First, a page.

TRANS Is a Powerful Experience


A staged reading of TRANS was held June 1 and 2 at the URI Feinstein Providence campus.

Steven Pennell, coordinator of the Urban Arts and Culture Program at URI, conceived TRANS as an oral history project focusing on the lives of transgendered individuals. Playwright Frank Toti, Jr., who also directed, focuses on six characters who are gathered with an interviewer (Pennell).


Over the course of an hour, we are introduced to Ari, Cameron, Eli, Kara, Josie and Tiffany, and learn about their struggles with their gender identities. The stories are sometimes humorous, sometimes poignant and always fascinating. One is a cross-dresser in the Navy, one is a flight attendant and another becomes a drug addict. They have to face pressure from their parents, hostility from classmates and threats and harassment from society, in addition to overcoming their own fears and insecurities.

Perhaps the most haunting moment in the show is when Eli (Chris Laureano), who has transitioned from female to male, recalls being assaulted in a bathroom. Laureano expertly conveys the vulnerability and shock of being treated in such a horrific manner. Eli’s story takes on special meaning when you consider the widespread incidents of violence committed every day against those who don’t conform to a specific gender.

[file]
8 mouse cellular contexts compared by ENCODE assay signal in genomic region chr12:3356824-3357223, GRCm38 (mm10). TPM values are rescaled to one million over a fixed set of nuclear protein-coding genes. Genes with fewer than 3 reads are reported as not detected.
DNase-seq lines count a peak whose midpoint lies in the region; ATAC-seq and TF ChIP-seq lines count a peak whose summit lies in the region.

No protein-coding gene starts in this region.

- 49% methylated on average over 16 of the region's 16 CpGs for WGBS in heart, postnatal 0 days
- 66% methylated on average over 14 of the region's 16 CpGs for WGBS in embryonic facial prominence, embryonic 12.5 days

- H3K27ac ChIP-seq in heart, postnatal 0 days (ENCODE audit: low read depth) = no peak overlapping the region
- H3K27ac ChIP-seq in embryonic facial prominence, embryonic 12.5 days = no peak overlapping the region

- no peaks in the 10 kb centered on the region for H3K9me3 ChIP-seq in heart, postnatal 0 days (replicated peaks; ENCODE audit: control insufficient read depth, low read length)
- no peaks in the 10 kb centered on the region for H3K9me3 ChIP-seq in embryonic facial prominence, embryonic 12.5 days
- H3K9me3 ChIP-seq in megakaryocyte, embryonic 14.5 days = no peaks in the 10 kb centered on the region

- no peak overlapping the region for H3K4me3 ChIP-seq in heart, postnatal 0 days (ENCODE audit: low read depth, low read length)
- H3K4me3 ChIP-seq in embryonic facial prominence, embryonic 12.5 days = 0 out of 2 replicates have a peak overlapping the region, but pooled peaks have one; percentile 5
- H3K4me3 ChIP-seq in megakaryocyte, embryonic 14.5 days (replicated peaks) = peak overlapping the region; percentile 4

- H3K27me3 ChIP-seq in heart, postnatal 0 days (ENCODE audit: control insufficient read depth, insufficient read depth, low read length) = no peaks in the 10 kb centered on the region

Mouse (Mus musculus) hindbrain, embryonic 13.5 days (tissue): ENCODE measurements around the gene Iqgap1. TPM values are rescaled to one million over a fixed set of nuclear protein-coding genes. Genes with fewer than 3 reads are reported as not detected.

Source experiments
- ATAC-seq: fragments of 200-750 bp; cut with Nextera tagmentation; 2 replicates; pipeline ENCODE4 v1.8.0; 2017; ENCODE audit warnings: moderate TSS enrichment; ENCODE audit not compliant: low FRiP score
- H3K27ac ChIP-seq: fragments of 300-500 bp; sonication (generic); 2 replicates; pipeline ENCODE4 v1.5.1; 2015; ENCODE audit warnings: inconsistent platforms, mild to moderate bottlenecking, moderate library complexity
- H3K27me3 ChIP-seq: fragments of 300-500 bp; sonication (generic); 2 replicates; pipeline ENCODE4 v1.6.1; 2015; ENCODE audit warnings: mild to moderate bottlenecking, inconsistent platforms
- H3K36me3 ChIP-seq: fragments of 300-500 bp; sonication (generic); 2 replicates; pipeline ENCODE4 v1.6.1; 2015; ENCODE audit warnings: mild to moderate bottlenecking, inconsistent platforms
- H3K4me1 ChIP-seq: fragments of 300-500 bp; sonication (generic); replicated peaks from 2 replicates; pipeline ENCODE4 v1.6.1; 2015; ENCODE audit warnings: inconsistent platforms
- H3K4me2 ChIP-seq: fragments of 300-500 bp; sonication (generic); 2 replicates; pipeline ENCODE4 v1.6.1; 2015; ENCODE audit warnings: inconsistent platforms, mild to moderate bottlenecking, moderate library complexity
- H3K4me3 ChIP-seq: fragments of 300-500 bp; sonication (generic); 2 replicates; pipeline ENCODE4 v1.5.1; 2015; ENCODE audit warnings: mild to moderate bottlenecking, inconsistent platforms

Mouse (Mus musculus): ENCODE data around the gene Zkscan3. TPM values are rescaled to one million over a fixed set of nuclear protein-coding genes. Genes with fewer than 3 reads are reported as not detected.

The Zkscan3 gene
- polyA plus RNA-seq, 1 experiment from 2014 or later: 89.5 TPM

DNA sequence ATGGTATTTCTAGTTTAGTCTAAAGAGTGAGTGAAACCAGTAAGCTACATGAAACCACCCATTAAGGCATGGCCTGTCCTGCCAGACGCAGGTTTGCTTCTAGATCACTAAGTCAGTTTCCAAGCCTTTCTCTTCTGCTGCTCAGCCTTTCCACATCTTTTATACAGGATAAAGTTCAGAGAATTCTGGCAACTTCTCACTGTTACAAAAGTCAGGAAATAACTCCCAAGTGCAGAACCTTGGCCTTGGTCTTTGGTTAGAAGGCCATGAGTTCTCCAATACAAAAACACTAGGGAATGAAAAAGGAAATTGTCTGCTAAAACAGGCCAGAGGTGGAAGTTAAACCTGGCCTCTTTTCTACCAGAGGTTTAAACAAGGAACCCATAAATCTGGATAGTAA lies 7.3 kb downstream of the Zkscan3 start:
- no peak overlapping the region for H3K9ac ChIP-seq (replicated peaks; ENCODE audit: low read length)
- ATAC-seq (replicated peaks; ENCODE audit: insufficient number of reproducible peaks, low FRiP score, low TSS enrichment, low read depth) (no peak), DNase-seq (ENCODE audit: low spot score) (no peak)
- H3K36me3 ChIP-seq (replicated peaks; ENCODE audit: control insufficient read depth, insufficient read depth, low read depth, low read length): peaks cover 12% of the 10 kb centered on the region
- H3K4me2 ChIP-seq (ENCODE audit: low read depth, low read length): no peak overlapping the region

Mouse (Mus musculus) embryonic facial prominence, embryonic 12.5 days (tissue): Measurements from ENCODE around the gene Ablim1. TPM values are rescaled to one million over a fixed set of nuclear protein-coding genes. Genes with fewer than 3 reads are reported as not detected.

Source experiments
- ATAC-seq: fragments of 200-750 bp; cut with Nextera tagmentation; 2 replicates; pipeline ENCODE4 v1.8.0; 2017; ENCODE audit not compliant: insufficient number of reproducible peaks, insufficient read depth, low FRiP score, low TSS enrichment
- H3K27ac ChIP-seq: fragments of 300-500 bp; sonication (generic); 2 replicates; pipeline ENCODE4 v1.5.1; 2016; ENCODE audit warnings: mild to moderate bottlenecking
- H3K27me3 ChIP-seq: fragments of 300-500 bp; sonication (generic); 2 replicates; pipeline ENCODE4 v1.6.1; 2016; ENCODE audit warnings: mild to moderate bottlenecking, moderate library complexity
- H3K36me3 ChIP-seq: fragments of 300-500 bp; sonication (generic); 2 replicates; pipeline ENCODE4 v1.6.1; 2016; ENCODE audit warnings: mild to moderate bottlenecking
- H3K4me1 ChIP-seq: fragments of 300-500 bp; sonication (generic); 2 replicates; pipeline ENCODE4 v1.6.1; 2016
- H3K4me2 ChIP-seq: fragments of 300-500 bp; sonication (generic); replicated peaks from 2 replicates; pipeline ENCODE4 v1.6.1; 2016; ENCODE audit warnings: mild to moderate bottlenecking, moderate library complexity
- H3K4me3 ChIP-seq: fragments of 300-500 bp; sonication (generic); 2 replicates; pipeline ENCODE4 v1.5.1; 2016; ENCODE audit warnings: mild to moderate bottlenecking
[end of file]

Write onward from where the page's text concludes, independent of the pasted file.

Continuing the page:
The group of performers, which includes Isaac J. Albanese, Samson Hampton, Sandra Lee, Michele Bourget Rogers, and Carol Schlink, were very skilled in showing the humanity and resilience of these characters.

A slightly different version of the play was presented in 2015. Toti explained after the performance that it remains a work in progress. A revised and fully staged production will be performed this November.

TRANS is a provocative and ultimately uplifting show that focuses on people attempting to become who they really are. It is a powerful experience that lets audiences inside a community that has been marginalized and misunderstood for far too long.